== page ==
The Long Goodbye

It wasn’t supposed to end like this.

For a stadium that had witnessed so much, from countless no-hitters and perfect games, to more championship banners than any other major professional sports franchise, the end was supposed to come late in October, a final out squeezed by Derek Jeter to make the Yankees champions.

Instead, the final game at Yankee Stadium, a 7-3 win Sunday night against the Baltimore Orioles, only delayed the single Yankee loss or Boston win that would eliminate New York from postseason contention.

So with the game a planned anti-climax, a part-celebration, part-wake ensued in the hours leading up to the scheduled hourlong pregame celebration. Dave Winfield walked across the area behind home plate to massive cheers. This was fitting, somehow, considering that Winfield had been memorialized as “Mr. May” by Yankees’ owner George Steinbrenner. Winfield had hit .045 in the 1981 World Series. This year marks the fifth straight season that the Yankees will not advance to the World Series, and the first playoffs since 1993 without Yankee Stadium as a site. This season, Alex Rodriguez won’t get the chance to surpass Winfield’s postseason futility.

No, Sunday night wasn’t about the present. It wasn’t even about the future, with so many of the Yankee young players having come up lame, physically or in their performances, in 2008. Joba Chamberlain did make an appearance, of course. But normally he provides the excitement—Sunday night, he was an afterthought.

Seemingly every bit of Yankees championship history was commemorated during a pregame ceremony that lasted almost 90 minutes. The oddest bit of it came first. Yankee radio announcer John Sterling, who served as co-emcee with TV’s Michael Kay, promised to “bring back to life some of the legends” that had played for Yankee teams of yore.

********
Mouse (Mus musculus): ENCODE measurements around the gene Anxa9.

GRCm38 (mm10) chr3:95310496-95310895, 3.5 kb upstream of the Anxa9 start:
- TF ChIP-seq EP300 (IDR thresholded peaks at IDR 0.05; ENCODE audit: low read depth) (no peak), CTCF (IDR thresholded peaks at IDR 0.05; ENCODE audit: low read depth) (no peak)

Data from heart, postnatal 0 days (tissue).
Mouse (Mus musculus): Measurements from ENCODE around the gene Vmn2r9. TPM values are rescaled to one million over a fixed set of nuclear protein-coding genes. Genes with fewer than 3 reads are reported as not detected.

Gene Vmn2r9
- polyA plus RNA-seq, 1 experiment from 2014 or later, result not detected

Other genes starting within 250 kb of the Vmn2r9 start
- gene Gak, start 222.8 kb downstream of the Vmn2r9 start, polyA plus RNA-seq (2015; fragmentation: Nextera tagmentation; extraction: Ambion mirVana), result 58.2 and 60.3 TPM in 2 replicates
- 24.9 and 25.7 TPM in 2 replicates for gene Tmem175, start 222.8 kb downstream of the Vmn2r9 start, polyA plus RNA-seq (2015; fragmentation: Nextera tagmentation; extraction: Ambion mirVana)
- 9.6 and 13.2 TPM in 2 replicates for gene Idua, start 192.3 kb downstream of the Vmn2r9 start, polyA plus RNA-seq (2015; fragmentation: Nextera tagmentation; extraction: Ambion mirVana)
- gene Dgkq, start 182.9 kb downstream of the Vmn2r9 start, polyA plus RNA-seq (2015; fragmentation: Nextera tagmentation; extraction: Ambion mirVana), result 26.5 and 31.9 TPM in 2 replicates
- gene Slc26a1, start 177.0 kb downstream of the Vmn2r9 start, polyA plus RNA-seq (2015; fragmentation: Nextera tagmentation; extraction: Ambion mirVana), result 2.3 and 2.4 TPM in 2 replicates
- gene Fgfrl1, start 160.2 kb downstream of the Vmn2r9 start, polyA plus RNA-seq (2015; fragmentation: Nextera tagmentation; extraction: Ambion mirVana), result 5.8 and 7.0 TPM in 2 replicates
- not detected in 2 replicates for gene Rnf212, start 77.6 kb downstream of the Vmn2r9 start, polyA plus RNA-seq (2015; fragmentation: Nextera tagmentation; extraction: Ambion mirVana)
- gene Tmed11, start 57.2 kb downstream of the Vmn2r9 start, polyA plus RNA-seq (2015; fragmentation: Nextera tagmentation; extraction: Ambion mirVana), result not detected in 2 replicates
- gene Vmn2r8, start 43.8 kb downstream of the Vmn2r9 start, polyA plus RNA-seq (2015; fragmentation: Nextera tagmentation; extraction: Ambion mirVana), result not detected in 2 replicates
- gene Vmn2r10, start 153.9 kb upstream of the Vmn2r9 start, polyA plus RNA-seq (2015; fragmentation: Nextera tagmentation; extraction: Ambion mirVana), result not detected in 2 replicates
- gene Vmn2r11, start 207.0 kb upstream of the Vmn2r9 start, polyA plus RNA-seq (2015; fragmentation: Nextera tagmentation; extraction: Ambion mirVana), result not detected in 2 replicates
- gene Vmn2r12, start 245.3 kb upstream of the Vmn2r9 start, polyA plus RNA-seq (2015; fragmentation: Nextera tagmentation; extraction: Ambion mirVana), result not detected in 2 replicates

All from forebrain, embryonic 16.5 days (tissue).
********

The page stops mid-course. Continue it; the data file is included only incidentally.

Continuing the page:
The Yankees trotted out, and announced them one-by-one, the 1923 New York Yankees. All dead, you say? No matter! Actors supposed to be members of that lineup ran out of the bullpen, one after another. The loudest cheers for any 1923 Yankee came for “Babe Ruth,” who wasn’t even a bit chubby. The lineup stood in center field for the remainder of the proceedings, along with “Lou Gehrig,” “Lefty Gomez,” “Red Ruffing,” “Bill Dickey,” “Joe McCarthy” (the manager, not the U.S. Senator), “Allie Reynolds,” “Casey Stengel,” and “Joltin’ Joe DiMaggio.”

Next, the Yankees moved on to honoring living Yankees and relatives of dead ones, by position. First a select number of Yankees were honored on the scoreboard with video tributes, then most of them were announced again and walked onto the field.

The recent past was more impressive to the fans than being great long ago. Scott Brosius, a defensive specialist who turned in some big performances for the late-’90s Yankees, got bigger cheers than Alex Rodriguez, not to mention Red Ruffing and Graig Nettles. Babe Ruth—in the House he Built!—was received less warmly than Paul O’Neill. Joe Girardi got a similar reception to Yogi Berra’s. And Joe DiMaggio and Mickey Mantle were no match for the triumphant return of Bernie Williams.

Babe Ruth’s daughter then came onto the field to throw out the first pitch.

Now it was 8:15. That must be the end of the pregame ceremony. But no! Derek Jeter came onto the field with his family to receive a Waterford crystal bat to commemorate his passing Lou Gehrig for the most hits ever in Yankee Stadium. John Sterling referred to Yankee Stadium as “the greatest stadium in all of sports.” (Kay preferred the term “cathedral,” multiple times.)

Start Me Up by the Rolling Stones began playing at 8:24—was the game at hand? No, more interviews—the song quickly cut off. Suzyn Waldman pulled Reggie Jackson aside, and surprisingly, Reggie wanted to talk. Waldman asked about the Yankee Tradition.

“It’s something that continues on and on,” Jackson said. How right he was. Mickey Mantle’s son was next, and first pitch wasn’t until 8:36. By then, the press box had largely emptied out. The 2008 Yankees were no match for an interview with Babe Ruth’s daughter.

A little over three hours later, the game ended. Yankee fans could briefly pretend they were still watching the championship years—Andy Pettitte got his 95th Yankee Stadium win, Mariano Rivera got the last three outs, and Derek Jeter left to a huge ovation with two out in the ninth. An instant later, Yankee players began collecting souvenirs from the field, and then, finally, it was over.

The Long Goodbye